It has been 20 years since Pope John Paul II visited (give or take) Canada, and Canada is once again honored with a visit by the Pope.
But the two journeys couldn’t be more different. Pope Francis, to his credit, has come to Canada bowing his head as he seeks to make up for the Church’s difficult past with the native peoples of our country, apologizing for the wrongs the Church has done to indigenous peoples. Contrast those joyful – and hot and steamy – days of 2002. Pope John Paul II arrived in Toronto and probably heard the joyful voices of thousands of pilgrims descending on the city for World Youth Day as he took the first steps. Papal plane that landed at Pearson International Airport. This would be the future saint’s third and final visit to Canada, and a feeling of unprecedented joy infecting every part of the city.
It was a joy that was slowly growing, certainly since Toronto was awarded World Youth Day. Father Thomas Rosica and his organizing team, almost anonymously, had been working behind the scenes to put the event together for years, and now it was here. And what will it be like?
Anyone living in Toronto would be hard-pressed to forget the days when thousands of young people flocked to the city, bringing with them their youthful – and confident – enthusiasm.
Churches around the world were in crisis when international headlines flashed over a sex-abuse scandal in Boston earlier that year. In an increasingly secular world that was already turning away from religion altogether, and the Catholic Church in particular, it made for some very dark days.
But all that seemed to be sunk into the background, all because thousands of young people were here and were not hesitant to shout their love for Jesus, God, their Catholic Church and a pontiff who, regardless of their age, was the one who was their own. believed together.
Those were exciting days for the church in the city and beyond. No matter where you went, you couldn’t help but run into over 100,000 pilgrims – conveniently marked by their red backpacks, half of which were worn on the pilgrims’ chests – and feel the energy they brought with them. While doing when they celebrated their faith together. Whether it was at Canada’s National Exhibition Grounds, where the event was focused or elsewhere, they shouted “We are here and we are proud of our faith.” He was literally “the salt of the earth and the light of the world.”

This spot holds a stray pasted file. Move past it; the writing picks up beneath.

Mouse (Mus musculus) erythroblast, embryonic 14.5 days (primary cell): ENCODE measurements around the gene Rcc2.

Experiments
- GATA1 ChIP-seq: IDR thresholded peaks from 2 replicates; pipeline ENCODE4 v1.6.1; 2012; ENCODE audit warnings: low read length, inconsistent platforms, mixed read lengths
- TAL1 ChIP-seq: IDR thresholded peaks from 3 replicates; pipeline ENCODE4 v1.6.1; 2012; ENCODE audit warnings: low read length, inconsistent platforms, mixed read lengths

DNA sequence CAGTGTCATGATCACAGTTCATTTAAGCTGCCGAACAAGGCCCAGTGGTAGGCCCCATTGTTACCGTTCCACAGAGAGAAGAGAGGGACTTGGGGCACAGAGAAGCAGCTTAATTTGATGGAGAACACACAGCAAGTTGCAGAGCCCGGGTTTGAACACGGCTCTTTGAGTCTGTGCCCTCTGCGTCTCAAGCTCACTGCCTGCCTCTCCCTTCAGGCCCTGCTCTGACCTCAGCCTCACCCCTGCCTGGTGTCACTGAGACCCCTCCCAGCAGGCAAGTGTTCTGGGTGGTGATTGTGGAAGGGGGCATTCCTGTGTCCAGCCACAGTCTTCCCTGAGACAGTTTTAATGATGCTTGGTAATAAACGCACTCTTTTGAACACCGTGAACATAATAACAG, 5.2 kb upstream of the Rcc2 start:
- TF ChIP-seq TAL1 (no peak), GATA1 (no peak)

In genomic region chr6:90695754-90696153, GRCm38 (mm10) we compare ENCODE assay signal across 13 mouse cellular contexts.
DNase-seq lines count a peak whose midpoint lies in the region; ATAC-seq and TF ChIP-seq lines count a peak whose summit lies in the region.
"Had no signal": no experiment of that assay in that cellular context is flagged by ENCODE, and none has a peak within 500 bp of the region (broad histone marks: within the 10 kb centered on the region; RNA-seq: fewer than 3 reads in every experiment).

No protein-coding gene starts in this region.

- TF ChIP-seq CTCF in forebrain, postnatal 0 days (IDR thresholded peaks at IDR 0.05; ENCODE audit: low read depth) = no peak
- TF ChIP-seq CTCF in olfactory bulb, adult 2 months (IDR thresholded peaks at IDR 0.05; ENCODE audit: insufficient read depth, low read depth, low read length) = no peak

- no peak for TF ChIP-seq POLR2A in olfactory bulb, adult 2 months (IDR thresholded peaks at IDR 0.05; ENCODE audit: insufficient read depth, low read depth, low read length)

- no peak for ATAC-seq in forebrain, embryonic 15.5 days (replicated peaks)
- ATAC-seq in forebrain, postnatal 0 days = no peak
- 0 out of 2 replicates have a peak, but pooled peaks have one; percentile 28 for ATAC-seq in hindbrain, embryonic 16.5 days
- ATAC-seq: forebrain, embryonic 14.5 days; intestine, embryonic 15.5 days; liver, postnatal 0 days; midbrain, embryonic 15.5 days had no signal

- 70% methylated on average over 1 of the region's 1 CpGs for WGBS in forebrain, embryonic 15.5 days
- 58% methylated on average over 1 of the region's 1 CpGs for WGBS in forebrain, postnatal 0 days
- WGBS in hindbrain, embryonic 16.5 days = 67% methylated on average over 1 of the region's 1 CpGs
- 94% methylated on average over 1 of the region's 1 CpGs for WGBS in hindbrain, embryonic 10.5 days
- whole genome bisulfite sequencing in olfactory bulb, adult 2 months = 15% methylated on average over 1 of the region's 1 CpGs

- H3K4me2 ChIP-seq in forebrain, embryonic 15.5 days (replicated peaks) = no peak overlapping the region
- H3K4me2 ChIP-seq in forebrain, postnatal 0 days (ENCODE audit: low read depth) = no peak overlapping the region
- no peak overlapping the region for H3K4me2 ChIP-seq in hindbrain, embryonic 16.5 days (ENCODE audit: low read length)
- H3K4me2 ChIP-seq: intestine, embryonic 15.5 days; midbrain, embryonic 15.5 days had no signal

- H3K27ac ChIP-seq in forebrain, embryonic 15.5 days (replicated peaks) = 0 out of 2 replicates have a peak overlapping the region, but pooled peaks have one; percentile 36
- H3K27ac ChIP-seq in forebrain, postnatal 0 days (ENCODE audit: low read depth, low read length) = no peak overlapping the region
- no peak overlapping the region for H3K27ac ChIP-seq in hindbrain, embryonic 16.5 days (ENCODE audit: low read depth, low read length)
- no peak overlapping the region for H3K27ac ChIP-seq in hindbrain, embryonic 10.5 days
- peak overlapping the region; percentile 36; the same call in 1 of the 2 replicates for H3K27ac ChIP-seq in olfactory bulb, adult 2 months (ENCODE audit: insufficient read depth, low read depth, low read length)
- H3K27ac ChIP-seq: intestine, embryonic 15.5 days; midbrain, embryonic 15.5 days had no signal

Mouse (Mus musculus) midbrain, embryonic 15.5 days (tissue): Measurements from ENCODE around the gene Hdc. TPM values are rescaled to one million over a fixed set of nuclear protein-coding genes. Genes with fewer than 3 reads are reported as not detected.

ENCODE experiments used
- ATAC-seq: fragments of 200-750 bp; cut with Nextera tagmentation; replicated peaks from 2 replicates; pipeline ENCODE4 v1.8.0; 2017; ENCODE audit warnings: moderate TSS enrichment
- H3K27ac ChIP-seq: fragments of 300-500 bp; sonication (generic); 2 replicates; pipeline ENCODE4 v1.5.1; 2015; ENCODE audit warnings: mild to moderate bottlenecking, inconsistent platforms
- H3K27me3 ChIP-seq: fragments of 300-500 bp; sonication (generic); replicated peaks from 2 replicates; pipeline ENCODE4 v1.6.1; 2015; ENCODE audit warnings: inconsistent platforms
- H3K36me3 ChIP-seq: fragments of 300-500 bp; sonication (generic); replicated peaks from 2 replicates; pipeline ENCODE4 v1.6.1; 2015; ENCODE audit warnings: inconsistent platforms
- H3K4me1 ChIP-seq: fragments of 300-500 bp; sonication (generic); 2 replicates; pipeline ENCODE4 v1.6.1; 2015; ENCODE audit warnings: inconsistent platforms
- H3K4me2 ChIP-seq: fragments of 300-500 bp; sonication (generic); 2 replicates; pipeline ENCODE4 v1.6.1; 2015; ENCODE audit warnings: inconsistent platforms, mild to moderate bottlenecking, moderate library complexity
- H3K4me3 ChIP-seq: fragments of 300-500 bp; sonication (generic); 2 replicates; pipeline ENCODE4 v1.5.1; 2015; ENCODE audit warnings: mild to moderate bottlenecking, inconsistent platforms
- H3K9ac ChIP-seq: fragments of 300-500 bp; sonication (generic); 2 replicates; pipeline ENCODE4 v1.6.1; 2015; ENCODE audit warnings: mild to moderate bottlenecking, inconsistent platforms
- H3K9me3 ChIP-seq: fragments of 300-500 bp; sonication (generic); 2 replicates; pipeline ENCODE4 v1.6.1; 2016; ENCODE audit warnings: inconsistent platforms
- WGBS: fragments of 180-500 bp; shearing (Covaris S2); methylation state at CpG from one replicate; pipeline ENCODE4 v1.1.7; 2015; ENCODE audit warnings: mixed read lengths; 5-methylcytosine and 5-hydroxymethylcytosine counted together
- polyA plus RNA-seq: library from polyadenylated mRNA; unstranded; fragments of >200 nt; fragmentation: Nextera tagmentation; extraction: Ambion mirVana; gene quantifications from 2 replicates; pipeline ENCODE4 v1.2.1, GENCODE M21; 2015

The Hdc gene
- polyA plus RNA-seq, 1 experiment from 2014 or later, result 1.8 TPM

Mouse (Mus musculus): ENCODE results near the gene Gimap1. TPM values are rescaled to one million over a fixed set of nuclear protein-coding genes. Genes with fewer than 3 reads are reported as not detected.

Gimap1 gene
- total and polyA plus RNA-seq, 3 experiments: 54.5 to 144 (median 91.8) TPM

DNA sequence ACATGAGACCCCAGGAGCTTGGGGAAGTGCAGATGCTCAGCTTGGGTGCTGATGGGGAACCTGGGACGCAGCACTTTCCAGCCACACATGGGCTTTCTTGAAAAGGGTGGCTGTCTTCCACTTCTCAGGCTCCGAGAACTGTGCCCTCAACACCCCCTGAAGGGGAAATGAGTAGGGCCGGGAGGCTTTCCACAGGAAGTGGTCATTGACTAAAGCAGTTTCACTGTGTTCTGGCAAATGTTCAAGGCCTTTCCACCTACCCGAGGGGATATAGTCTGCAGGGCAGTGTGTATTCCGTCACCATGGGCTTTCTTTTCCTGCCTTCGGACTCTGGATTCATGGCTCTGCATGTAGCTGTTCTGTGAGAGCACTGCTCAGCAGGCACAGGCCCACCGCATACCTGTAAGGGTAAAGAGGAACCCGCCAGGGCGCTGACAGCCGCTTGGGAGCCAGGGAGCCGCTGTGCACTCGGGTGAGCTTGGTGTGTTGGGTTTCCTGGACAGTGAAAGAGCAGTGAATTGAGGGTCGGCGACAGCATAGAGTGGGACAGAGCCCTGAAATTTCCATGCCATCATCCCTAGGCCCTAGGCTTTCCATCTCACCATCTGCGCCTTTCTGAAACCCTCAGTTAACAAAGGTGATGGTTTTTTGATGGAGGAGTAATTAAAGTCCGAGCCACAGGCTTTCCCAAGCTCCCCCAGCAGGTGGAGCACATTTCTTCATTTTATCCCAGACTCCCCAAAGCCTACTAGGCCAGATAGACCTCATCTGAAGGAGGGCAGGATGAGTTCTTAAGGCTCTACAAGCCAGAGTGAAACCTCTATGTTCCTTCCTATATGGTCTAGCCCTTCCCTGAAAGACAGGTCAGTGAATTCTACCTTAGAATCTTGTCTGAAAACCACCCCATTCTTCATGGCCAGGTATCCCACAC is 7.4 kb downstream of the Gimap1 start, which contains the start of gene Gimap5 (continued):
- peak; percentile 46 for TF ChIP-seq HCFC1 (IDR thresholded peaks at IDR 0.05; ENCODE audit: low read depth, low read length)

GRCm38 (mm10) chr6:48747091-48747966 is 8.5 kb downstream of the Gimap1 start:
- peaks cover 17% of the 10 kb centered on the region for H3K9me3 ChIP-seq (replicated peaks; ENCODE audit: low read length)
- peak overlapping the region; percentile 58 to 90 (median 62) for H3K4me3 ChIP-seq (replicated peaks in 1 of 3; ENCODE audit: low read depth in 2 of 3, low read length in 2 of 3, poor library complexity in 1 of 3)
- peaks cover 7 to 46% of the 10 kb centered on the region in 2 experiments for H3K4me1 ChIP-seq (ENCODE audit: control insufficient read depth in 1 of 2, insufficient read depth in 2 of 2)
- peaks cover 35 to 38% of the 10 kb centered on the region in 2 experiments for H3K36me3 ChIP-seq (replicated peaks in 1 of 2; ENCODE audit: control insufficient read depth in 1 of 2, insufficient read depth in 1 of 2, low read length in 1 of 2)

And then there were the 800,000 or so who weathered one of those rogue Southern Ontario storms that temporarily shed all moisture in the air, only to return in a more oppressive manner when the rain stopped, Pope Vigil in Downsview Park to celebrate. Thousands of people were out in the open air, and as can be seen in Michael Swan’s photographs from that magical evening, they found some way to take shelter from the storm.
It had been many years since I was on CNE’s grounds, and the joy I remembered from the rides, food preparation, music and ball games in between couldn’t hold the candle to what I found there during World Youth Day. Pilgrims dance to the music that emanates from the Catechis sessions, proudly hoisting the flags of their homeland as they chat with new friends from other countries. It was an incredible performance.
From register In perspective, it was a boon to us that we could reconnect with that part of the population that had been given less time in previous years. Led by Paula Antonello, register Started his popular youth speak news section which has launched many journalism careers and is still thriving over two decades. Outside of us, WYD also planted the seeds of Salt + Light TV, Canada’s national television broadcaster. And the promotion of the church that is pulling back so many young people cannot be underestimated.
The inukshuk built for the event remains as a city heritage project for WYD 2002, standing at Battery Park near Ontario Place on the waterfront as a reminder of those faith-filled days in the city. It stands, as these structures do, as a solid guardian overseeing the land, a safe harbor, as Jesus is for Christians.
Certainly, our church has had its problems – look no further than Pope Francis and the reason he is here now. May not be a celebration of faith in your face 24 hours a day as it was 20 years ago for five days in July. But rest assured, it’s there, and it’s good.